How to throttle AND debounce an autocomplete input in React

01 March 2018   4 comments   Web development, Javascript, ReactJS

Let's start with some best practices for a good autocomplete input:

'f' - most common search term on Google

To demonstrate these best practises, I'm going to use React with a mocked-out network request and mocked out UI for actual drop-down of options that usually appears underneath the input widget.

The Most Basic Version

In this version we have an event listener on every onChange and send the value of the input to the autocomplete function (called _fetch in this example):

class App extends React.Component {
  state = { q: "" };

  changeQuery = event => {
    this.setState({ q: event.target.value }, () => {
      this.autocompleteSearch();
    });
  };

  autocompleteSearch = () => {
    this._fetch(this.state.q);
  };

  _fetch = q => {
    const _searches = this.state._searches || [];
    _searches.push(q);
    this.setState({ _searches });
  };

  render() {
    const _searches = this.state._searches || [];
    return (
      <div>
        <input
          placeholder="Type something here"
          type="text"
          value={this.state.q}
          onChange={this.changeQuery}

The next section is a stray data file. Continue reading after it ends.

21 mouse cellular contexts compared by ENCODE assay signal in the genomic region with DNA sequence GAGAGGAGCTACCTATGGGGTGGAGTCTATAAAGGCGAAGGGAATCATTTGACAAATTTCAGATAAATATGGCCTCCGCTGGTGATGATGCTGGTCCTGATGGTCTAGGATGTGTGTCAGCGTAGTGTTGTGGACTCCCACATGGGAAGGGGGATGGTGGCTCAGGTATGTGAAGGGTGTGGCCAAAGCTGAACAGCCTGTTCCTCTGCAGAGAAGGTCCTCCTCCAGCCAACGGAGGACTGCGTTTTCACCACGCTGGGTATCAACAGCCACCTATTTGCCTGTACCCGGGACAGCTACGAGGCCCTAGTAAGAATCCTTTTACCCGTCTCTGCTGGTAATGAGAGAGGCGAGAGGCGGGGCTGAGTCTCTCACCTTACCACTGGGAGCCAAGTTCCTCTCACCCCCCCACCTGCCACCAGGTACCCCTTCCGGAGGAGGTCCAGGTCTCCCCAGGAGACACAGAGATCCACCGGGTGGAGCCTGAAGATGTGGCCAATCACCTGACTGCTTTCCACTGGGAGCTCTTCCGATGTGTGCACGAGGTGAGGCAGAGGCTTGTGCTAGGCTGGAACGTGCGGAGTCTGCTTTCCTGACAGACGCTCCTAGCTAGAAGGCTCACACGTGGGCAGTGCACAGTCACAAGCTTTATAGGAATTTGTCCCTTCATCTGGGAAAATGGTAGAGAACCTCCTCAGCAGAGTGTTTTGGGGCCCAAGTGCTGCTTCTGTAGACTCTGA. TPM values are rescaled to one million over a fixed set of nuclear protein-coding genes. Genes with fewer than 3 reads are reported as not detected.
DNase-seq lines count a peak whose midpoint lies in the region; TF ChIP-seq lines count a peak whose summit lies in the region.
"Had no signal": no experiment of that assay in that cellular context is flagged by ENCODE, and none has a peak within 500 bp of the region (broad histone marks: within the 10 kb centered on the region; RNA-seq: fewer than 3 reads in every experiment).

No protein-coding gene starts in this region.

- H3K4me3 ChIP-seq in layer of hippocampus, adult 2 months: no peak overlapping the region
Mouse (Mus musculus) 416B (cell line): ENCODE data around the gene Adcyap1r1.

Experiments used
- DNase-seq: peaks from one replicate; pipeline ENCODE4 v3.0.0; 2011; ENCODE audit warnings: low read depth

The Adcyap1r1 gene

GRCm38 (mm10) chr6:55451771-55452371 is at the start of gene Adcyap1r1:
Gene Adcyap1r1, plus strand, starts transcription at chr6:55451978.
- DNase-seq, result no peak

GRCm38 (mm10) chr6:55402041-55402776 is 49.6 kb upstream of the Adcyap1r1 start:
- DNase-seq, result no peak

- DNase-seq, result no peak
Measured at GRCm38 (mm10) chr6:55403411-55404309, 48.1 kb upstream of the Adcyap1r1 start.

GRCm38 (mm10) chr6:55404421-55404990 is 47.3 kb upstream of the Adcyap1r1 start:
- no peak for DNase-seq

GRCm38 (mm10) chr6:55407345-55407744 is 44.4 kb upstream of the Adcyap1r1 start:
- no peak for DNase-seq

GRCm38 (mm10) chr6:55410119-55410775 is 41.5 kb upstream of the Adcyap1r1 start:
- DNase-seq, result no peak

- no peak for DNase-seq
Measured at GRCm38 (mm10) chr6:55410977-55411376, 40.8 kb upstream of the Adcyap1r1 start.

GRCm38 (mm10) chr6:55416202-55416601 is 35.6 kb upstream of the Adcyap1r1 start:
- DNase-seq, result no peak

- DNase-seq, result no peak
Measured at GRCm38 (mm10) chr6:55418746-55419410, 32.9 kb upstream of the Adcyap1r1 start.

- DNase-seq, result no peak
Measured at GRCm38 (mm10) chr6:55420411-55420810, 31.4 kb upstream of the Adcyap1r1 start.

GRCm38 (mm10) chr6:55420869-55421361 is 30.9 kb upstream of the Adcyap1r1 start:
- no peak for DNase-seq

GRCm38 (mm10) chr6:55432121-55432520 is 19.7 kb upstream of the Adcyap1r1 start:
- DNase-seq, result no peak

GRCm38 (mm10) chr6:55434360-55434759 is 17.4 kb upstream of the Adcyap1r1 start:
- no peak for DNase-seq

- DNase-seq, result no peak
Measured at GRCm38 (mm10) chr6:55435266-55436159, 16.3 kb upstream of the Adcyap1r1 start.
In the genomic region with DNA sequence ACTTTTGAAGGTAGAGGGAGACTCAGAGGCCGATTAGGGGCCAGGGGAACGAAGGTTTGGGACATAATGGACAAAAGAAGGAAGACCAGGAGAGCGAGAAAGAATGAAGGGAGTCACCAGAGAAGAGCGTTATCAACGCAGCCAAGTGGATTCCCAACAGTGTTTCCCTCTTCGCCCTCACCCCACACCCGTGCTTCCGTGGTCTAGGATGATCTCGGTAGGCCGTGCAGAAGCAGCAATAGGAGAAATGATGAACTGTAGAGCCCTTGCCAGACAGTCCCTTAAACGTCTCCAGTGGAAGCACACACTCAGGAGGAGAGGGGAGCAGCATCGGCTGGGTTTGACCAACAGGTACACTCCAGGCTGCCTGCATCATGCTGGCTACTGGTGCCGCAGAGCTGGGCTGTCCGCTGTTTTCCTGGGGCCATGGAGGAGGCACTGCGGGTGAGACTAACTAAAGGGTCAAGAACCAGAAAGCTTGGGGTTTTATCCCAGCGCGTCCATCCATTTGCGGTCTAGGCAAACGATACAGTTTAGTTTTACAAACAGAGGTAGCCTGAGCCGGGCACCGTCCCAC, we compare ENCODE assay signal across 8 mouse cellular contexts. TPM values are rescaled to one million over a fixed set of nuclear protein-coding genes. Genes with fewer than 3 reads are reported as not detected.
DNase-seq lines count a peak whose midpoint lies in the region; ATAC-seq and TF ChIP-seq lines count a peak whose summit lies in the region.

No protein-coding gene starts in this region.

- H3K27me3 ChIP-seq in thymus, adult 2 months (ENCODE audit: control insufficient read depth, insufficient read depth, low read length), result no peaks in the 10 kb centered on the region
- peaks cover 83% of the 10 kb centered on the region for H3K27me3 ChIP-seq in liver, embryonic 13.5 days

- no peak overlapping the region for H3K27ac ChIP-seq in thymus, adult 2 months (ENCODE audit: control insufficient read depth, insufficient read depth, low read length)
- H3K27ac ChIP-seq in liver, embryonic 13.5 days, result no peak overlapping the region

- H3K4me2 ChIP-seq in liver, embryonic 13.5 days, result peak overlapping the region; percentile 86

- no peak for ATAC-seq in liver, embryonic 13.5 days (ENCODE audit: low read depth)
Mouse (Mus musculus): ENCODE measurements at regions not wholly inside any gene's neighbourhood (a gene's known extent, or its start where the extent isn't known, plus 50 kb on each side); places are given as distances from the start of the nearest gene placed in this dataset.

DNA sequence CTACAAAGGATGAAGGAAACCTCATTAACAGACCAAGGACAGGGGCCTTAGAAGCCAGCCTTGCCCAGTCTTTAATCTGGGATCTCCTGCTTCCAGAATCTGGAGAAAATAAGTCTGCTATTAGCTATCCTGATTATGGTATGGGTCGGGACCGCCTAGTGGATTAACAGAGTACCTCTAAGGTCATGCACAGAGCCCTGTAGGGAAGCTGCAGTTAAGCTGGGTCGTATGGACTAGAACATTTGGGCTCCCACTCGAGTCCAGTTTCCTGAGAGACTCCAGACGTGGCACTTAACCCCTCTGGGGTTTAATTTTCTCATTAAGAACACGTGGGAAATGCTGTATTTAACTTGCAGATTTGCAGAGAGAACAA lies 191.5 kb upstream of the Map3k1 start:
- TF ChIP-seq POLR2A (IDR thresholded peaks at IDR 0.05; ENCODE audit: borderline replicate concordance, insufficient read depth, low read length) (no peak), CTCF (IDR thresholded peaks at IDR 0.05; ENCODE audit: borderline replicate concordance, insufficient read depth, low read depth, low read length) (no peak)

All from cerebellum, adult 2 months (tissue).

/>
        <hr />
        <ol>
          {_searches.map((s, i) => {
            return <li key={s + i}>{s}</li>;
          })}
        </ol>
      </div>
    );
  }
}

You can try it here: No Throttle or Debounce

Note, when use it that an autocomplete lookup is done for every single change to the input (characters typed in or whole words pasted in). Typing in "Alask" at a normal speed our make an autocomplete lookup for "a", "al", "ala", "alas", and "alask".

Also worth pointing out, if you're on a CPU limited device, even if the autocomplete lookups can be done without network requests (e.g. you have a local "database" in-memory) there's still expensive DOM updates for that needs to be done for every single character/word typed in.

Throttled

What a throttle does is that it triggers predictably after a certain time. Every time. Basically, it's it prevents excessive or repeated calling of another function but doesn't get reset.